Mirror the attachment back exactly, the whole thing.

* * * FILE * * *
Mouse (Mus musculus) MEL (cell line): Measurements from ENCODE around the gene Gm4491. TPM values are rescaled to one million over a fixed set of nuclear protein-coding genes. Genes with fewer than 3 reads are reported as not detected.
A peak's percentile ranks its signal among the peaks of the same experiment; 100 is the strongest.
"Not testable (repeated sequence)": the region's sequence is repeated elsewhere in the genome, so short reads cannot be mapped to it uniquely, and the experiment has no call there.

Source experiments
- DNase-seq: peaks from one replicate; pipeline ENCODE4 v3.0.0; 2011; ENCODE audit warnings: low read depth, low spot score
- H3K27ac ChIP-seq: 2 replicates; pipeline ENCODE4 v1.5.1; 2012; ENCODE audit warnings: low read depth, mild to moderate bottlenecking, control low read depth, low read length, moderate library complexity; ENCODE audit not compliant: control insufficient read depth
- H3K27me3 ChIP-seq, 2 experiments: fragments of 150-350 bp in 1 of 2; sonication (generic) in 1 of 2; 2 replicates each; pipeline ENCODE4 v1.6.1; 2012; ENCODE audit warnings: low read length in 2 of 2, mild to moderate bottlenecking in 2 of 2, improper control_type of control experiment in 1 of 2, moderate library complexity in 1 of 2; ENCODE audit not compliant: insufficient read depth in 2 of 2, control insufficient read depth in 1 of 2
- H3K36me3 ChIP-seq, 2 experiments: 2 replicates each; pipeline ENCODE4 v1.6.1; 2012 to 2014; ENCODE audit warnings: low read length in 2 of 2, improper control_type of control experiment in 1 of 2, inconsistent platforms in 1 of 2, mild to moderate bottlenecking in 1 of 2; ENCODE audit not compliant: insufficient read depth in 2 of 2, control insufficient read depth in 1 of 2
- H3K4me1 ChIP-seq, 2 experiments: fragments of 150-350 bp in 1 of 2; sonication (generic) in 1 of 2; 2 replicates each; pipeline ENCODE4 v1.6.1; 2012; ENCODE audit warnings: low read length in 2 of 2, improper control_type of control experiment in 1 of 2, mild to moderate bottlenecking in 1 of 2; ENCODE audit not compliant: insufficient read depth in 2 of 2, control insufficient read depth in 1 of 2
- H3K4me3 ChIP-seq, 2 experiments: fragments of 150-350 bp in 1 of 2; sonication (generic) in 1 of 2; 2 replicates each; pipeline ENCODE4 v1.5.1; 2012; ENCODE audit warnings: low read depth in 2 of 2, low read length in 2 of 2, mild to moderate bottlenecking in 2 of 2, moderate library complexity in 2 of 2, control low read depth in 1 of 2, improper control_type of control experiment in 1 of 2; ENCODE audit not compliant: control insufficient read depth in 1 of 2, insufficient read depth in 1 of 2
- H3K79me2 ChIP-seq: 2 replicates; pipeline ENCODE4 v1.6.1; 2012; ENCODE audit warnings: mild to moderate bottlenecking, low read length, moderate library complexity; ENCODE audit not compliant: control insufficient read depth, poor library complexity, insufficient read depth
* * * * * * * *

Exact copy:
Mouse (Mus musculus) MEL (cell line): Measurements from ENCODE around the gene Gm4491. TPM values are rescaled to one million over a fixed set of nuclear protein-coding genes. Genes with fewer than 3 reads are reported as not detected.
A peak's percentile ranks its signal among the peaks of the same experiment; 100 is the strongest.
"Not testable (repeated sequence)": the region's sequence is repeated elsewhere in the genome, so short reads cannot be mapped to it uniquely, and the experiment has no call there.

Source experiments
- DNase-seq: peaks from one replicate; pipeline ENCODE4 v3.0.0; 2011; ENCODE audit warnings: low read depth, low spot score
- H3K27ac ChIP-seq: 2 replicates; pipeline ENCODE4 v1.5.1; 2012; ENCODE audit warnings: low read depth, mild to moderate bottlenecking, control low read depth, low read length, moderate library complexity; ENCODE audit not compliant: control insufficient read depth
- H3K27me3 ChIP-seq, 2 experiments: fragments of 150-350 bp in 1 of 2; sonication (generic) in 1 of 2; 2 replicates each; pipeline ENCODE4 v1.6.1; 2012; ENCODE audit warnings: low read length in 2 of 2, mild to moderate bottlenecking in 2 of 2, improper control_type of control experiment in 1 of 2, moderate library complexity in 1 of 2; ENCODE audit not compliant: insufficient read depth in 2 of 2, control insufficient read depth in 1 of 2
- H3K36me3 ChIP-seq, 2 experiments: 2 replicates each; pipeline ENCODE4 v1.6.1; 2012 to 2014; ENCODE audit warnings: low read length in 2 of 2, improper control_type of control experiment in 1 of 2, inconsistent platforms in 1 of 2, mild to moderate bottlenecking in 1 of 2; ENCODE audit not compliant: insufficient read depth in 2 of 2, control insufficient read depth in 1 of 2
- H3K4me1 ChIP-seq, 2 experiments: fragments of 150-350 bp in 1 of 2; sonication (generic) in 1 of 2; 2 replicates each; pipeline ENCODE4 v1.6.1; 2012; ENCODE audit warnings: low read length in 2 of 2, improper control_type of control experiment in 1 of 2, mild to moderate bottlenecking in 1 of 2; ENCODE audit not compliant: insufficient read depth in 2 of 2, control insufficient read depth in 1 of 2
- H3K4me3 ChIP-seq, 2 experiments: fragments of 150-350 bp in 1 of 2; sonication (generic) in 1 of 2; 2 replicates each; pipeline ENCODE4 v1.5.1; 2012; ENCODE audit warnings: low read depth in 2 of 2, low read length in 2 of 2, mild to moderate bottlenecking in 2 of 2, moderate library complexity in 2 of 2, control low read depth in 1 of 2, improper control_type of control experiment in 1 of 2; ENCODE audit not compliant: control insufficient read depth in 1 of 2, insufficient read depth in 1 of 2
- H3K79me2 ChIP-seq: 2 replicates; pipeline ENCODE4 v1.6.1; 2012; ENCODE audit warnings: mild to moderate bottlenecking, low read length, moderate library complexity; ENCODE audit not compliant: control insufficient read depth, poor library complexity, insufficient read depth